The Federal Reserve today lowered its projection for economic growth this year, citing damage from the double blows of a housing slump and...
WASHINGTON — The Federal Reserve today lowered its projection for economic growth this year, citing damage from the double blows of a housing slump and credit crunch. It said it also expects higher unemployment and inflation.
The updated forecasts come amid worry by Federal Reserve Chairman Ben Bernanke and his colleagues that the economy could continue to weaken, even after their aggressive interest rate cuts in January, according to minutes of those private deliberations released today.
“With no signs of stabilization in the housing sector and with financial conditions not yet stabilized, the committee agreed that downside risks to growth would remain even after this action,” minutes of the Fed’s Jan. 29-30 closed door meeting showed.
The Fed at that session voted to cut a key interest rate by one-half percentage point to 3 percent at that meeting. Just eight day earlier, the Fed, in an emergency session, slashed its rate by a rare three-quarters percentage point. The two rate cuts together marked the most dramatic rate reductions in a single month by the Fed in a quarter century.
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Under its new economic forecast, the Fed said that it now believes the gross domestic product (GDP) will grow between 1.3 percent and 2 percent this year. That’s lower than a previous Fed forecast for growth, which at that time was estimated to be between 1.8 percent and 2.5 percent.
GDP is the value of all goods and services produced within the United States and is the best barometer of the country’s economic fitness.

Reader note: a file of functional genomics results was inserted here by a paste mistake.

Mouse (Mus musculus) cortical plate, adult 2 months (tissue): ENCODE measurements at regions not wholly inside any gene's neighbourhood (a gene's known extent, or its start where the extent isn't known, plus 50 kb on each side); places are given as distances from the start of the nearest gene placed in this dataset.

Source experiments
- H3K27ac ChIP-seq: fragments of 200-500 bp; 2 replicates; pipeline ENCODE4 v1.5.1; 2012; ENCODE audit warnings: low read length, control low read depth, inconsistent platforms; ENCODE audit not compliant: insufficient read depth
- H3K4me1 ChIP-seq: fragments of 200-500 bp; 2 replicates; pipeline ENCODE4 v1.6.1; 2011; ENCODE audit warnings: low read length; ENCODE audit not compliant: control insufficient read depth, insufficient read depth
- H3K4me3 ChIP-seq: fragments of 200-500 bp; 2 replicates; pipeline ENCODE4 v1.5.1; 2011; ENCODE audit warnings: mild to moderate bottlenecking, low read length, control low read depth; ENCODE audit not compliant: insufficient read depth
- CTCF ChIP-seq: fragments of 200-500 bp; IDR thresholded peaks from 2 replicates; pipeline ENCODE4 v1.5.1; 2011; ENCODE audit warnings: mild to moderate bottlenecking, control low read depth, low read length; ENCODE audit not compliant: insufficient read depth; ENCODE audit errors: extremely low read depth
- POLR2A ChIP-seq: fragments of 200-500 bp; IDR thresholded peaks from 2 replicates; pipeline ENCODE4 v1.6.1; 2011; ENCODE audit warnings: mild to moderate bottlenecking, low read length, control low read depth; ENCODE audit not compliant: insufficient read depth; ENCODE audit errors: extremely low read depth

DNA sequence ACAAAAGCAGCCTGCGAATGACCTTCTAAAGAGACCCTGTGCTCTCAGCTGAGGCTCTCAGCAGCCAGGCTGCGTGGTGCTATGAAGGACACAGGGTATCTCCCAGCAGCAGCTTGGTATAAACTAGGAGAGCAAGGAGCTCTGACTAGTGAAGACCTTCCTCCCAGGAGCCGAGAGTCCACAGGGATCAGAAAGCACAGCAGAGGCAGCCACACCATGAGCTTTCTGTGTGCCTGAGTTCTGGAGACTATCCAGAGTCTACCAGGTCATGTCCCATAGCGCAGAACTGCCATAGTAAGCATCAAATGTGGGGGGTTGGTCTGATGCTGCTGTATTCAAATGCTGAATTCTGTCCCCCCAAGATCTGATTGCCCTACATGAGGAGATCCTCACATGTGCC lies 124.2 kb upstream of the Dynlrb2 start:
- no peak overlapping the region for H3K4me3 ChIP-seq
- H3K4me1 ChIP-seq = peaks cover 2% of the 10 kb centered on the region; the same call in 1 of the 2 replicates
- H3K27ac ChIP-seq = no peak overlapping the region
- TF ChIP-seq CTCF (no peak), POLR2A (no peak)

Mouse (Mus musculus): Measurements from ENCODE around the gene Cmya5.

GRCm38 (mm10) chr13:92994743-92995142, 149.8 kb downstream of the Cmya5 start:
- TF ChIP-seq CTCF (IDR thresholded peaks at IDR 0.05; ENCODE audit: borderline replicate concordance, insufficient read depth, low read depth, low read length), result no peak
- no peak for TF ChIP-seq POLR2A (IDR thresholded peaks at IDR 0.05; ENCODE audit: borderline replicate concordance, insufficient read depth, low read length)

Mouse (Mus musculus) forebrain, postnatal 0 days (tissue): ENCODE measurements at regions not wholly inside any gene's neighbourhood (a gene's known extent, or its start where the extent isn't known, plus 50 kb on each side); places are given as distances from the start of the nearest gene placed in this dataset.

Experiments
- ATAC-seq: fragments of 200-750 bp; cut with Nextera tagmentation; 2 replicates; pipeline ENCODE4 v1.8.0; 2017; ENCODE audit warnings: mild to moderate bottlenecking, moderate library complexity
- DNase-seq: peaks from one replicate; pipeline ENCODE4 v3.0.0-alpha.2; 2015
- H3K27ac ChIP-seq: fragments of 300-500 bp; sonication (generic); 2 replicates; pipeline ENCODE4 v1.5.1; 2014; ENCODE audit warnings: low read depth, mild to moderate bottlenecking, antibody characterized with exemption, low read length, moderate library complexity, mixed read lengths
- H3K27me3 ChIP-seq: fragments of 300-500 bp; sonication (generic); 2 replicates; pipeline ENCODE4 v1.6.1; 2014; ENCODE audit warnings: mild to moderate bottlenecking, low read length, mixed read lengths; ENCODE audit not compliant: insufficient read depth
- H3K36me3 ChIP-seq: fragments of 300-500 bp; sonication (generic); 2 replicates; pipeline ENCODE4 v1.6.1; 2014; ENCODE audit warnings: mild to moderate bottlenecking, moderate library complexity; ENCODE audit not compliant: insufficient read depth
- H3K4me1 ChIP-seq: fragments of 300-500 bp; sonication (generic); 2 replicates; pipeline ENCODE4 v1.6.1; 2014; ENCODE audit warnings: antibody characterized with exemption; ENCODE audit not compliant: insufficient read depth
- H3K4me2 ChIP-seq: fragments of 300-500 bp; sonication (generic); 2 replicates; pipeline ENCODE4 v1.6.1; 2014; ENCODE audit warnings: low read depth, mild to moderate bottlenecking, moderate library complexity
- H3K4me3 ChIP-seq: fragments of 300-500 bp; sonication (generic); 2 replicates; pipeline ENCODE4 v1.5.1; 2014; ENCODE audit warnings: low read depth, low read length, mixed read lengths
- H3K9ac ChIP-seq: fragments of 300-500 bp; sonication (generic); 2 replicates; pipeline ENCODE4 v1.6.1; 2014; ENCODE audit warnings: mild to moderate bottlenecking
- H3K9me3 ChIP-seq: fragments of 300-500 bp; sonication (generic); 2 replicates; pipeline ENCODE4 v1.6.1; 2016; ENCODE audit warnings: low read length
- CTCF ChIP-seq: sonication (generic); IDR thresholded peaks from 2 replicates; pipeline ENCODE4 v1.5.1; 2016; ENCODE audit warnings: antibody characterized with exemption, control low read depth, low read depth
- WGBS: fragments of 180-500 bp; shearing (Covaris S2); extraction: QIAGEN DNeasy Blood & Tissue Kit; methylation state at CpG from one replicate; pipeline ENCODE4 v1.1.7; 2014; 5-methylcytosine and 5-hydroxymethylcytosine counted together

With economic growth slowing, the Fed projected that the national jobless rate will rise to between 5.2 percent to 5.3 percent this year. That is higher than the central bank’s old forecast for the rate to climb to as high as 4.9 percent. Last year, the unemployment rate averaged 4.6 percent.
And, with energy prices marching upward, the Fed also raised its projection for inflation. The Fed now expects inflation to be between 2.1 percent and 2.4 percent this year. That’s higher than its old forecast for inflation, which was estimated to come in at around 1.8 percent to 2.1 percent.
The Fed said its revised forecasts reflected a number of factors including “a further intensification of the housing market correction, tighter credit conditions …. ongoing turmoil in financial markets and higher oil prices.”
The combination of slower economic growth and increasing inflation could complicate the Fed’s work. The central bank is trying to keep the economy growing, while ensuring that inflation stays under control. The Fed’s remedy for a weakening economy is interest rate cuts. To combat inflation, the Fed usually boosts rates.
Oil prices on Tuesday jumped to a new record — topping $100 a barrel. Consumer prices, meanwhile, rose by a bigger-than-expected 0.4 percent in January, according to new government figures released today.
Fed policymakers were mindful that they needed to keep a close eye on inflation, minutes of the Jan. 29-30 meeting said.
And, some policymakers noted that when prospects for economic growth improved, “a reversal of a portion of the recent easing actions, possibly even a rapid reversal, might be appropriate,” according to the documents.
Still, all but one of the Fed’s members agreed to lower rates by a half-point at that time.
Richard Fisher, president of the Federal Reserve Bank of Dallas was the sole dissenter. He preferred no change. The minutes showed that Fisher felt that the level of interest rates were already “quite stimulative, while headline inflation was too high.”